9 Organisms That Were Named After Famous People - Culture | MERRY JANE
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9 Organisms That Were Named After Famous People

Someone literally named a parasite after Bob Marley...

by Andrew LaSane

by Andrew LaSane


No one knows exactly how many organisms in the world are left to be discovered, but by all estimates, it’s a lot. Thousands of species are named each year, and scientists often take inspiration from popular culture. Sure, some of the nomenclature is a bit odd (someone actually named a parasite after Bob Marley), but the idiosyncratic names of some new species adds a breath of fresh air to the otherwise-dry process. Below, find some insects, prehistoric pigs, and plants that were all named after some iconic pop culture heavy hitters.

Image credit: Wikimedia Commons

Gnathia marleyi
Named after: Bob Marley

A biologist named a parasite after Bob Marley in 2012, but not because of a derogatory reference to the musician. Gnathia Marleyi was the first of its kind discovered in the Caribbean in over 20 years, and as a fan of the reggae legend, the scientist could not pass up the opportunity to pay homage.

Image credit: CSIRO

Scaptia (Plinthina) beyonceae

Named after: Beyoncé Knowles

To show off the “fun side of taxonomy,” the researcher responsible for naming this species of horse fly decided to focus on the golden hairs that cover its butt, using Beyoncé’s name as a reference to the 2001 hit song “Bootylicious.”

Image credit: Ellen R. Miller

Jaggermeryx naida
Named after: Mick Jagger

In 2014, paleontologists discovered the 19-million-year-old fossilized jaw fragments of a “long-legged pig” in an area of Egypt that was once filled with swamps and marshes. Because of the unique shape of the creature’s snout, researchers named it Jaggermeryx naida (Jagger’s water nymph) after the rock legend’s large, expressive mouth.

Image credit: Karie Darrow

Agra schwarzeneggeri

Named after: Arnold Schwarzenegger

Before he became an action star and the Governor of California, Arnold Schwarzenegger was a professional bodybuilder who won trophies for his impressive physique. Researchers noticed the bicep-like leg segments of a new species of Costa Rican carabid beetle back in 2002, and they knew exactly what it should be called.

Image credit: James Morgan © Australian Museum

Attenborougharion rubicundus

Named after: Sir David Attenborough

The legendary British broadcaster and conservationist has several organisms named after him, from ghost shrimp and pygmy locusts, to pitcher plants and prehistoric marine reptiles. One of the more recent organisms to bear his name is a rare snail found only in a small section of Tasmania, Australia. Attenborough proudly accepted the honor at a ceremony at the Australian Museum and announced that a picture of the brightly-colored creature will be displayed on his wall for a long time.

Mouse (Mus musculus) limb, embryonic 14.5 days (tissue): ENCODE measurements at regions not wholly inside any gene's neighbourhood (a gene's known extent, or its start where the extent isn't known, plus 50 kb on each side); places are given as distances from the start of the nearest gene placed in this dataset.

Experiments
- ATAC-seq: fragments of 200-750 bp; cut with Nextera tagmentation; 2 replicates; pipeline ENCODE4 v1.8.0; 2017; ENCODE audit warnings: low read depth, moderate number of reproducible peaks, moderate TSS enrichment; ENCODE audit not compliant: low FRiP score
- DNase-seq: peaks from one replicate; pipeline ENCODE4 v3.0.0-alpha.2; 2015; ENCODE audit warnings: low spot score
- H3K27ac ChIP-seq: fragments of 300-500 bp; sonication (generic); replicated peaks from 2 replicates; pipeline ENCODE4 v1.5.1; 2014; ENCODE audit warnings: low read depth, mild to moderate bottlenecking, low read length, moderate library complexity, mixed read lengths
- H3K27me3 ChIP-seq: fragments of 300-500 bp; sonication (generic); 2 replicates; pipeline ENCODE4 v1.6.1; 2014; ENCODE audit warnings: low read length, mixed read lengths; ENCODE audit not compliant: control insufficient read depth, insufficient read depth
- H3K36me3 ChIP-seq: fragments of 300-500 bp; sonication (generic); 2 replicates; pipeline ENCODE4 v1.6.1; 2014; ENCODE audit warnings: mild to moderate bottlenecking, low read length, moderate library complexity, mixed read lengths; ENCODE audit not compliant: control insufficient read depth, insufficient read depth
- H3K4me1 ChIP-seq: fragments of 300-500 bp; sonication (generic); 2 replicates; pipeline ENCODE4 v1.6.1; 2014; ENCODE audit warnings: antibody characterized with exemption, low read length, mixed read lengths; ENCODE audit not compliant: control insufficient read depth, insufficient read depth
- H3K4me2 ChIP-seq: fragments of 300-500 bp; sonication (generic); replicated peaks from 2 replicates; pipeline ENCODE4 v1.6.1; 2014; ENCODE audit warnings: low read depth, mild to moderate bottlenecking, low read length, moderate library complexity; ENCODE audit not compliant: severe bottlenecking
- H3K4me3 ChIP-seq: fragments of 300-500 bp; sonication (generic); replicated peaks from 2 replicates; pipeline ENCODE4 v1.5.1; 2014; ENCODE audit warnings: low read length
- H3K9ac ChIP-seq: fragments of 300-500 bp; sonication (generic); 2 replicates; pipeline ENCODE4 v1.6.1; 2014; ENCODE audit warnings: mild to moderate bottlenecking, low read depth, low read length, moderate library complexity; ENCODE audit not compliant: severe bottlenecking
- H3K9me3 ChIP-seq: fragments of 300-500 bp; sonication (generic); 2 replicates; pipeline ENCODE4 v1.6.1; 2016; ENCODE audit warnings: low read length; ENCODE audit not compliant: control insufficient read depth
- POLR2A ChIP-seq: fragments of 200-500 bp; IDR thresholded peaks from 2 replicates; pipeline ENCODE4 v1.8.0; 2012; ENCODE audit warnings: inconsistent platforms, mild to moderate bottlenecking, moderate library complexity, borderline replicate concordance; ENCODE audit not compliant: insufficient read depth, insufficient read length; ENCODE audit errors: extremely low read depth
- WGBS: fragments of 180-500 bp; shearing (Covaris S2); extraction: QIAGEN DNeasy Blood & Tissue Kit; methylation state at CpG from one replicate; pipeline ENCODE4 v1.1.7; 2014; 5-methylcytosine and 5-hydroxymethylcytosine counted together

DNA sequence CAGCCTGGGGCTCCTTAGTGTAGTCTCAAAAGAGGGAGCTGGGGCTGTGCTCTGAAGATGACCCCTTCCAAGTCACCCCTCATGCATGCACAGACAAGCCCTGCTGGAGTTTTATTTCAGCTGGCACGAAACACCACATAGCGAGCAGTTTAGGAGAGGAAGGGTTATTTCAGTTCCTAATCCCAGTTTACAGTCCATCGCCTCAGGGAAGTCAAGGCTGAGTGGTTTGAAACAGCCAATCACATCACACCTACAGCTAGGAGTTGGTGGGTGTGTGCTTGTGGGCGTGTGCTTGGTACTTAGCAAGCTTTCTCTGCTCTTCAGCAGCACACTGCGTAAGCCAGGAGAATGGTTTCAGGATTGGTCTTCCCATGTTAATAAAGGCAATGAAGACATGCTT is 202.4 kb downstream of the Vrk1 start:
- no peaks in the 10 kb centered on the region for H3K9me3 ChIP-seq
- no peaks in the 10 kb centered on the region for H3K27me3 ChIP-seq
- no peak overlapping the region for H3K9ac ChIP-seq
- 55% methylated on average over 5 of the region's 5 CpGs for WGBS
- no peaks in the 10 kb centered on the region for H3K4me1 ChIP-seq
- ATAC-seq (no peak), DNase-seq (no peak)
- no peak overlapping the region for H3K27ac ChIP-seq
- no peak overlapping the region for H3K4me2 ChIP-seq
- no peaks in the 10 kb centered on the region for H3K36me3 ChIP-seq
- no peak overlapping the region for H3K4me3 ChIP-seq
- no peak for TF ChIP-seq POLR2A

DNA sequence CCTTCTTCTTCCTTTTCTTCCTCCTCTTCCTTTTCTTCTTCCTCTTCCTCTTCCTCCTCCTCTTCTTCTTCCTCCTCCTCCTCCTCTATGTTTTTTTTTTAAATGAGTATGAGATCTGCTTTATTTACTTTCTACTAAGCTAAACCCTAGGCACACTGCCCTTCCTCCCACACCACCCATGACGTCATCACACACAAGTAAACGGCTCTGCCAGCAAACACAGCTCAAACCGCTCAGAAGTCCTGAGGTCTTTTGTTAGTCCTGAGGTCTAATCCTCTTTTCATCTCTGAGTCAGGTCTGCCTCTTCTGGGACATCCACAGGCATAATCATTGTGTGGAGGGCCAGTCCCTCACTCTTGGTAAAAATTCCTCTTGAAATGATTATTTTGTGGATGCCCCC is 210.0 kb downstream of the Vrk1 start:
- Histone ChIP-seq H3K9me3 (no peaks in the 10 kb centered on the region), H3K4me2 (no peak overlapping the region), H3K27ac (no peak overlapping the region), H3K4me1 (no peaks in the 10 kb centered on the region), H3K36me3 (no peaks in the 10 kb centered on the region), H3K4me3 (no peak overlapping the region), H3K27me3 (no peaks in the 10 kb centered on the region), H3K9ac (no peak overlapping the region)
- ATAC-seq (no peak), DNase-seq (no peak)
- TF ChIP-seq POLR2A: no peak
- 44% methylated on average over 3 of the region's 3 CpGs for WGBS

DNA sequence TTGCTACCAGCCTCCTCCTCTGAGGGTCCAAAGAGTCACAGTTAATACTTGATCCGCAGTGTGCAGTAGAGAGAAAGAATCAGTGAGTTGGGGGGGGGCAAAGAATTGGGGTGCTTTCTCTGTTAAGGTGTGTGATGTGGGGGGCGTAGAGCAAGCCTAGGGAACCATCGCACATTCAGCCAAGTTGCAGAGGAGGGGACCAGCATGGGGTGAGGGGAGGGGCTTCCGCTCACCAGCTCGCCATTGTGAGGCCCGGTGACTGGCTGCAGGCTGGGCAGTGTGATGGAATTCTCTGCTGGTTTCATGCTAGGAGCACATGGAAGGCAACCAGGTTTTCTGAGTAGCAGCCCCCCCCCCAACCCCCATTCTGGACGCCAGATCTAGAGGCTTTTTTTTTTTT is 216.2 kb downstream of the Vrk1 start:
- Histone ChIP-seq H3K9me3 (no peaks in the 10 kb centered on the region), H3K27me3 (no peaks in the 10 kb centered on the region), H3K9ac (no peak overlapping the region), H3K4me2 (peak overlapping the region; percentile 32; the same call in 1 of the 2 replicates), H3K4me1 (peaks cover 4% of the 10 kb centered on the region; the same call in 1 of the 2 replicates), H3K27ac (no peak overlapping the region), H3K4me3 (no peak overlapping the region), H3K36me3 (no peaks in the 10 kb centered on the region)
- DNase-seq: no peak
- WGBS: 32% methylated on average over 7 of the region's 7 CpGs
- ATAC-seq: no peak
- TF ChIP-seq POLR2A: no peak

Image credit: Macpherson E et al / Natural History Museum, London

Munidopsis mandelai

Named after: Nelson Mandela

Like Sir David Attenborough, Nelson Mandela has been the taxonomic inspiration for numerous species. A tiny lobster found off the coast of South Africa in 2011 was initially thought to belong to an existing species, but after studying the specimen researchers found some anatomical differences and concluded that the munidopsis mandelai had not been previously recorded by science.

 

Anophthalmus hitleri

Named after: Adolf Hitler

Found in a handful of caves in Slovenia, this blind beetle was named after then Chancellor of Germany, Adolf Hitler, by a German engineer and collector who purchased the specimen in 1933. Hitler reportedly learned of this and sent the collector a letter to thank him for the honor.

Loureedia

Named after: Lou Reed

A group of biologists determined in 2012 that a previously undiscovered velvet spider belonged to its own genus, so naturally they had to name the spider and the genus after Lou Reed, the one-of-a-kind frontman for The Velvet Underground. To date, the Loureedia annulipes spider stands alone as the only species in the genus.

Image credit: Duke University

Gaga

Named after: Lady Gaga

There are 19 species of fern found in South America, Central America, Mexico, and parts of the United States that fall into the genus Gaga. According to researchers, species in the genus have “fluid definitions of gender”; one resembles a costume the performer has worn in the past, and a sequence in the DNA of the ferns actually spells out GAGA. The genus includes the species Gaga germanotta in reference to Gaga’s real name (Stefani Germanotta), and Gaga monstraparva as a nod to her fanbase, the “little monsters.”


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Andrew LaSane

Andrew LaSane is a South Carolina-born writer based in Brooklyn. His work has appeared on Mental Floss, Complex, Paint or Thread, and Thrillist. Find him sharing stream of consciousness thoughts and horror movie GIFs on Twitter at @laptop_lasane.



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